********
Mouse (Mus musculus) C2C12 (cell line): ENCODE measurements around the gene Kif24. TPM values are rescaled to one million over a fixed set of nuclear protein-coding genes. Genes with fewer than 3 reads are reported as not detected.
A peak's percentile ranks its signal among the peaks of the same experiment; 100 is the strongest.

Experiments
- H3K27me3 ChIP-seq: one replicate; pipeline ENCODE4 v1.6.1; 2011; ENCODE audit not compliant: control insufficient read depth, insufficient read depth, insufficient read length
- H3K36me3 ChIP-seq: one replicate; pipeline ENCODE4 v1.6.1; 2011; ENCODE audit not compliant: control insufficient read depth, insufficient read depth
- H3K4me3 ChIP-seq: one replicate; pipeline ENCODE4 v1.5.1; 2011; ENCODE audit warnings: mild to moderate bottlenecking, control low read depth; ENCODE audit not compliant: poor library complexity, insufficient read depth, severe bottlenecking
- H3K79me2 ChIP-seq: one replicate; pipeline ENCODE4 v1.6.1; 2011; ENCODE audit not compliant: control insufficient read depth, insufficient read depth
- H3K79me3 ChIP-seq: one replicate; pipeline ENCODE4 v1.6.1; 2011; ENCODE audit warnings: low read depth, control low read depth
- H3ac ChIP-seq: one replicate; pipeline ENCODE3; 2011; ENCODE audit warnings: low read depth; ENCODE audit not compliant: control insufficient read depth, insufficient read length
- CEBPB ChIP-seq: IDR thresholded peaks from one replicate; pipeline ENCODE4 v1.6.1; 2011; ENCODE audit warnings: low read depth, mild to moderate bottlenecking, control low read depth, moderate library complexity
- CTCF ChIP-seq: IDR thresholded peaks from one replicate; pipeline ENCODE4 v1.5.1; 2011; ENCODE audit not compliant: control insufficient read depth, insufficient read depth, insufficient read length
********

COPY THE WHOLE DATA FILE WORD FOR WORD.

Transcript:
Mouse (Mus musculus) C2C12 (cell line): ENCODE measurements around the gene Kif24. TPM values are rescaled to one million over a fixed set of nuclear protein-coding genes. Genes with fewer than 3 reads are reported as not detected.
A peak's percentile ranks its signal among the peaks of the same experiment; 100 is the strongest.

Experiments
- H3K27me3 ChIP-seq: one replicate; pipeline ENCODE4 v1.6.1; 2011; ENCODE audit not compliant: control insufficient read depth, insufficient read depth, insufficient read length
- H3K36me3 ChIP-seq: one replicate; pipeline ENCODE4 v1.6.1; 2011; ENCODE audit not compliant: control insufficient read depth, insufficient read depth
- H3K4me3 ChIP-seq: one replicate; pipeline ENCODE4 v1.5.1; 2011; ENCODE audit warnings: mild to moderate bottlenecking, control low read depth; ENCODE audit not compliant: poor library complexity, insufficient read depth, severe bottlenecking
- H3K79me2 ChIP-seq: one replicate; pipeline ENCODE4 v1.6.1; 2011; ENCODE audit not compliant: control insufficient read depth, insufficient read depth
- H3K79me3 ChIP-seq: one replicate; pipeline ENCODE4 v1.6.1; 2011; ENCODE audit warnings: low read depth, control low read depth
- H3ac ChIP-seq: one replicate; pipeline ENCODE3; 2011; ENCODE audit warnings: low read depth; ENCODE audit not compliant: control insufficient read depth, insufficient read length
- CEBPB ChIP-seq: IDR thresholded peaks from one replicate; pipeline ENCODE4 v1.6.1; 2011; ENCODE audit warnings: low read depth, mild to moderate bottlenecking, control low read depth, moderate library complexity
- CTCF ChIP-seq: IDR thresholded peaks from one replicate; pipeline ENCODE4 v1.5.1; 2011; ENCODE audit not compliant: control insufficient read depth, insufficient read depth, insufficient read length